CoolSiC™ MOSFET - a Revolution to Rely on


Dr. Maximilian Slawinski and Marc Buschkuehle at Infineon Technologies AG

Silicon Carbide (SiC) switches are increasingly popular for power converters and other power-related applications. The latest technologies deliver higher efficiency, faster-switching frequencies, reduced heat dissipation and space savings – benefits that, in turn, also lead to overall lower costs.

Launched at PCIM in May 2016 under the banner of ‘A revolution to rely on’, Infineon’s latest CoolSIC™ MOSFETs offer designers unsurpassed power density and performance. Here we look at this technology and introduce an integrated CoolSIC-based reference design.

CoolSiC Applications Now and in the Future

Certain application segments will always be early adopters of any new technology. Depending on a number of factors, including the system value, others will follow when the cost/performance ratio is attractive enough to migrate to a new technology. 

SiC Schottky diodes are already used extensively in high-end power supplies. Looking forward, Infineon believes solar inverters and boost circuits will gain the most from MOSFET technology, quickly followed by Uninterruptible Power Supplies (UPS) and chargers. Traditional segments such as motor drives, traction and, on a longer time scale, automotive applications are expected to embrace a large-scale migration to the new semiconductor technology in the future.

SiC benefits and target applications

Figure 1: SiC benefits and target applications

The most significant trend in solar inverter designs is the increasing power density based on the reduction of switching losses, thereby enabling smaller heatsinks. Associated with this are the higher operating frequencies that enable smaller magnetic components.

CoolSiC MOSFET Solutions

CoolSiC MOSFET devices with an on-resistance (RDS(ON)) of 45 mΩ are an important step for SiC in power semiconductors. However, electrical performance is only part of the story. For fast switching IGBTs and SiC transistors, the design of the package is equally as important. That’s why Infineon has developed a broad portfolio of packages. 

By using the 4-Pin TO-247 (IMZ120R045M1) instead of the standard 3-pin TO-247 device (IMW120R045M1) it is possible to have a dedicated Kelvin source pin for the gate-emitter connection. As a result, the gate control voltage is not impeded by the load current flowing in the power source pin. This improves turn-on losses by up to 40%. 

These discrete leaded products are ideal for fast switching applications and are expected to be implemented very quickly with the earliest applications being photovoltaic (PV) string inverters, chargers and UPS equipment.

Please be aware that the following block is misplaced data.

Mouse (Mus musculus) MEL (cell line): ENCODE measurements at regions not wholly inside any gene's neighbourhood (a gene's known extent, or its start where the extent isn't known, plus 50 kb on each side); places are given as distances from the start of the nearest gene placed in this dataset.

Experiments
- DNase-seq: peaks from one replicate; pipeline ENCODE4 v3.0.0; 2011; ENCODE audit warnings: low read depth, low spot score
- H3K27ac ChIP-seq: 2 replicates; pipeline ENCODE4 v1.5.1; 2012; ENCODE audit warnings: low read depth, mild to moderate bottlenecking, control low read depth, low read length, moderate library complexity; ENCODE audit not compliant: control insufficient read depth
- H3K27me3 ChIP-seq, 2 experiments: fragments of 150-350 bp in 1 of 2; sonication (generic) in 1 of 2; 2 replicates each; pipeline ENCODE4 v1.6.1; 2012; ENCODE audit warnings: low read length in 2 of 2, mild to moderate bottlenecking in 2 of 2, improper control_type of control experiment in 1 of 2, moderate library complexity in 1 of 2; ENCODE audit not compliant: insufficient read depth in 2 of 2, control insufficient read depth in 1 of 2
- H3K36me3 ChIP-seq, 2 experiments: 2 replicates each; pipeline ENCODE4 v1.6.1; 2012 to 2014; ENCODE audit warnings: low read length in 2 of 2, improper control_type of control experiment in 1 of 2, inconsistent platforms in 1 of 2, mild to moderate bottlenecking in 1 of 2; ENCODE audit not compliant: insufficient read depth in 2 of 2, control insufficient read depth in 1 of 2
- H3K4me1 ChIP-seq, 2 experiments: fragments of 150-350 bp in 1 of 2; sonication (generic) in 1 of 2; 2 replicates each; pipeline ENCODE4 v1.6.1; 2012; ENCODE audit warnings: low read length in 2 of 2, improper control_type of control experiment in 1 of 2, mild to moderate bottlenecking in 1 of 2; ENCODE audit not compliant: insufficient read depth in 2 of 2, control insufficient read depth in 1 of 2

Alongside discrete packages, the popular and flexible Easy1B power module is used to implement a half bridge configuration and booster solutions optimized for PV. These modules include 1200 V CoolSiC Schottky diodes and low VF silicon diodes for bypass and inverse-polarity protection. The flexible pin grid of Easy modules makes PCB layout easy and offers <10 nH stray inductance. This is a factor-of-five improvement over previous solutions and represents a valuable step in power module design. The booster module is the size of a matchbox and is designed to be used in MPP tracker systems up to 20 kW. 

CoolSiC MOSFET lead product overview

Figure 2: CoolSiC MOSFET lead product overview

Efficiency, power density, and cost are all key drivers behind the use of alternative semiconductor materials for power diodes and transistors. Hybrid power modules using silicon IGBTs and SiC Schottky diodes have become mainstream in power converters with high switching frequencies (>10 kHz) such as solar string inverters and UPS systems. Infineon addresses these requirements with a broad portfolio of CoolSiC Schottky Diodes in various discrete packages and several hybrid power modules using EasyPACK™ and EconoPACK™

The next big step towards higher switching frequencies and conversion efficiencies can be achieved by the use of full SiC solutions that combine SiC diodes with transistors. 

Evolution of loss reduction by the use of SiC power devices

Figure 3: Evolution of loss reduction by the use of SiC power devices

The additional loss reduction of about 50 % resulting from the transition to full SiC is the result of a lower turn-off and on-state losses.

Many of the currently available SiC MOSFETs require special drivers in combination with non-standard driving voltages, leading to low market adoption. The new Infineon CoolSiC MOSFET uses standard IGBT driving voltages (e.g. -5 V/15 V or -0 V/15 V). This allows the use of standard gate driver IC’s such as the EiceDRIVER™ Compact and enables widespread adoption of SiC MOSFETs into power electronic systems.

Switching Behavior